I'm trying to remember the moment where I just gave up on this game and just started going through the motions. Was it during the annoying "pull it again, pull it again!" sequence in the falling elevator? The crazy awful driving sequences? Or one of the many interminable moments where you wander around a level until you find the suddenly lit up item that wasn't there before but now you must use it in some way to proceed?
No, it didn't take that long. It was in the very beginning of the game, where Duke is finishing up with two women (yes, really) and enters a scene in which you can pee in a urinal and interact with excrement (and obtain an Xbox LIVE Achievement for the latter effort, no less). Which is to say, it takes literally no time at all for this game to broadcast loudly and stupidly that it is, well, loud and stupid, and a stink bomb of almost epic proportions.
Here's why that's a problem. Some things are so bad they're good, and they can be enjoyed with a "Mystery Science Theater 3000"-style removal from reality. Some other things we remember fondly from the past, so we forgive some sins in a more modern follow-up. (Read: The STAR WARS prequels.)
Duke Nukem Forever is not such an experience.
This game cannot be honestly enjoyed in any meaningful way, no matter how nostalgic you are for the previous title from a decade and a half ago. And its makers cannot be forgiven for foisting this steaming pile of nonsense on us, and at a whopping $60 a whack on the Xbox 360.
I'm no stranger to the notion that the things I enjoyed as a younger person no longer resonate with me today. I look back at the embarrassing bad TV shows I loved as a kid and wonder what I was thinking. But Duke was different. The first two Duke games were among the first PC games I ever played, side-scrollers that played like (but didn't look as good as) the Amiga games I enjoyed in the early 1990s. They offered a comfortable, familiar way to move to the PC.
Duke Nukem 3D, of course, was a seminal PC game, taking previous innovations in first person shooters such as DOOM and adding a patina of fake 3D to the mix, along with Duke's trademark humor (now famous in-game quotes like "Damn, I'm looking good" and so on), amazing (for the day) environment interactivity, inventive weapons and tools, and killer multiplayer. That last bit got me hooked: I used to playing DN3D online over the TEN online service with friends, phones achingly pressed between our shoulders and heads so that we could taunt each other in pre-online communication days.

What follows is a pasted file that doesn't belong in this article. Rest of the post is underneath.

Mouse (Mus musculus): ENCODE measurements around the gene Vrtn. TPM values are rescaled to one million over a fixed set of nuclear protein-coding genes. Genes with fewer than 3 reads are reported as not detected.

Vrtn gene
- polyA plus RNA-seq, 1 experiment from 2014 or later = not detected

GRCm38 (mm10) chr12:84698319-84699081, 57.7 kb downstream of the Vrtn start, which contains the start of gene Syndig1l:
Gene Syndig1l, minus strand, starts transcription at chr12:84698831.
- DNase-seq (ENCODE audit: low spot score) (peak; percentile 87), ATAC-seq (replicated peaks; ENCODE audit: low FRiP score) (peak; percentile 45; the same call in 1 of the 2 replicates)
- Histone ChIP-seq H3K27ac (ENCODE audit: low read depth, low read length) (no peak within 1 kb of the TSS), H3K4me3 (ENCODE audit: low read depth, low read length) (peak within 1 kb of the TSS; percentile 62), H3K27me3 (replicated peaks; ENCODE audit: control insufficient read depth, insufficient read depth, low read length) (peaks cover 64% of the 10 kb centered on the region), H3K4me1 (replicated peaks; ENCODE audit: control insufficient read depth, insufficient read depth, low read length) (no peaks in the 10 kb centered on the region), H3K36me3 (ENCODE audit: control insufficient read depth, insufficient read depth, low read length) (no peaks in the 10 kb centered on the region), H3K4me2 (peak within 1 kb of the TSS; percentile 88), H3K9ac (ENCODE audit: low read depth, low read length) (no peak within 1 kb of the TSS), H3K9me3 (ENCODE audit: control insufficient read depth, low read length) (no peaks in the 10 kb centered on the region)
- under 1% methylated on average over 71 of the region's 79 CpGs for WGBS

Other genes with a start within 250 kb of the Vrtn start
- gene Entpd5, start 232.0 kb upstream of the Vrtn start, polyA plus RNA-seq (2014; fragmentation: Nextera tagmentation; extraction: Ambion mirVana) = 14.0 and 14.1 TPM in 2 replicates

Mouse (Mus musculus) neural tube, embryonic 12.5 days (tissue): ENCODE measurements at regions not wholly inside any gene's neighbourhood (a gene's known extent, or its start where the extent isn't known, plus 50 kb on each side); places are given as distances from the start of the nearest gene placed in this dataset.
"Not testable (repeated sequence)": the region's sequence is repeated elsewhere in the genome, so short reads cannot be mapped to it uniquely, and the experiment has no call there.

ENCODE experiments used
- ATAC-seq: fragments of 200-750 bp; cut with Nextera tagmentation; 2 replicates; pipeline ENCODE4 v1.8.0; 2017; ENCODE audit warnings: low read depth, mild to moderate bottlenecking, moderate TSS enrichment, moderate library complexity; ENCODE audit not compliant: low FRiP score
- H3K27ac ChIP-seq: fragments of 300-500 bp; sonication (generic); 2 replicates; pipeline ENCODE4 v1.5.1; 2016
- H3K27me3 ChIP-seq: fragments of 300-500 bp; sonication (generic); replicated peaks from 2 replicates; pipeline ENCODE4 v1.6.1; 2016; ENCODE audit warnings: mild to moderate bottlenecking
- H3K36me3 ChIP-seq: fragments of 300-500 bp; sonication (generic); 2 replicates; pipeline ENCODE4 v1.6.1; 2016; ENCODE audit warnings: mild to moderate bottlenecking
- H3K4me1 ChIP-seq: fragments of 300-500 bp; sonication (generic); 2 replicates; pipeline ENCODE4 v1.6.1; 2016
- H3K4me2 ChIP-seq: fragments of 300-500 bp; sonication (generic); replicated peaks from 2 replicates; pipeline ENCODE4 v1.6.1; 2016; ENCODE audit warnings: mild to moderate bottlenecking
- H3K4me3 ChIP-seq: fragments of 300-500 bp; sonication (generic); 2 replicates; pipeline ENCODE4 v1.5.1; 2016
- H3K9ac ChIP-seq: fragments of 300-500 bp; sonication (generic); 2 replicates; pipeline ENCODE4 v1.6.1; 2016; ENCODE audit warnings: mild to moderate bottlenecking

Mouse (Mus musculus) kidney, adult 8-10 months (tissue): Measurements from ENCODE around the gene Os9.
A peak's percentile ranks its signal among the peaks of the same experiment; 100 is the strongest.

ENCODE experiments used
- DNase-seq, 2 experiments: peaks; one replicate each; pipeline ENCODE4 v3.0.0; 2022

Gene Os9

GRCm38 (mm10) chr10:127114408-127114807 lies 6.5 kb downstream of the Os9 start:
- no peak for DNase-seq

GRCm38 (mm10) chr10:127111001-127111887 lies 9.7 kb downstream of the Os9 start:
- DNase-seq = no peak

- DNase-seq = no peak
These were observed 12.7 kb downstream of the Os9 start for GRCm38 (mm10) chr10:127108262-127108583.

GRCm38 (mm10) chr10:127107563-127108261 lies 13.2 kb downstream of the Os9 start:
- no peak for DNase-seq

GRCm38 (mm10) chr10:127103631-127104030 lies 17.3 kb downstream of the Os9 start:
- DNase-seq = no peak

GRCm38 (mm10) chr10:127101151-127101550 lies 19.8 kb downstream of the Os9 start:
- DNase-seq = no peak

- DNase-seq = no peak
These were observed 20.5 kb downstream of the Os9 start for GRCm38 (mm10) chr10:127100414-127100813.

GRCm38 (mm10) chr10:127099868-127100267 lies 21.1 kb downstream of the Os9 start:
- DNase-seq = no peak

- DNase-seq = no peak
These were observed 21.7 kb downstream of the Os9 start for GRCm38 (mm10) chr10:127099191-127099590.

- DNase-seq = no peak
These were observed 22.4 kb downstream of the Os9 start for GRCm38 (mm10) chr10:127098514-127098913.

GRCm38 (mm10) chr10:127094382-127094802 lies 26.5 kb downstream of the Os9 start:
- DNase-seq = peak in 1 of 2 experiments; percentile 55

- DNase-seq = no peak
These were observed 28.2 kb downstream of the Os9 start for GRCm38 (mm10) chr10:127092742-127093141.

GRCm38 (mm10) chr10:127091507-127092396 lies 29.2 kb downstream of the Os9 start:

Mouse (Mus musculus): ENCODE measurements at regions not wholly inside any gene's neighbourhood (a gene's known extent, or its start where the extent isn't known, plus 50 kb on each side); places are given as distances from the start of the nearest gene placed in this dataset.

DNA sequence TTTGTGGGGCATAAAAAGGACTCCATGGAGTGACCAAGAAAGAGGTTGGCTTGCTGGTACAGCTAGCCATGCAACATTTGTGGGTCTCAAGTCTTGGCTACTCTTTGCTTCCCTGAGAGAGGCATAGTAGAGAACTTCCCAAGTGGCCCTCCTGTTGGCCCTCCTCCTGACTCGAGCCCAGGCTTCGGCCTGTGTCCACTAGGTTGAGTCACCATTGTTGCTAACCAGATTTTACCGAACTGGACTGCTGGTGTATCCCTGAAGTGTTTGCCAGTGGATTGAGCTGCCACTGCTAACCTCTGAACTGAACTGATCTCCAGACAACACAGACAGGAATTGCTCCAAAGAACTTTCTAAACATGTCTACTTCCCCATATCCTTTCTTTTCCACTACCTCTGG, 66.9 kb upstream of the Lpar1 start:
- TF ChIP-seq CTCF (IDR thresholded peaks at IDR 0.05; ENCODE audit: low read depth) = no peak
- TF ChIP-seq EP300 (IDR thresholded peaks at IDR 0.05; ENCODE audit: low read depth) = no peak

DN3D was the real deal, and I played through the single player campaign through several variations that included various product editions and re-releases. There's a version available today for the Xbox 360, go figure, which you can download as an Xbox LIVE Arcade title. I recommend you do so just to remind yourself of what an event that game was. I bet I played through the first level hundreds of times.
Oh, right. Duke Nukem Forever.
So there's a story, a plotline of sorts ... the aliens come back, mayhem ensues, blah blah blah. There, I just spent as much time describing it as the game makers did coming up with it.
The game engine looks like something from mid last decade and doesn't stand up well against today's more modern titles. The load times are excruciating, and when you die, you wait, and wait to come back. That would all actually be manageable if the game were any good. But it's not.
You run from checkpoint to checkpoint, puzzle to puzzle, more annoyed that you need to do these pointless tasks than anything. The Duke quotes are back, literally--no moment to dredge out a famous Duke quote goes unpassed--but the humor is even more potty mouthed and childish than ever. What you get are tepid action sequences punctuated by burping, farting, anal probe jokes, and the like. It's a game that would appeal only to kids from a comic standpoint and yet because of the nudity and adult situations, it's a game that only adults should play. Perfect positioning, guys.
My bigger concern is that this game completely disrespects what was fun about Duke Nukem and focuses too much on the supposed humor. It's like Jar Jar Binks from STAR WARS Episode I, a character that threatened to derail the entire Prequel trilogy because he was so utterly unlikable. Unfortunately, in this game, the main character is Jar Jar Binks, a thoroughly unlikable character in a game that is likewise thoroughly unplayable.
I hate to say it, Duke. But damn, you're looking bad. And I'm not going to waste any more time on this review. Just skip this game and try to remember the Duke of yore, not the Duke of today.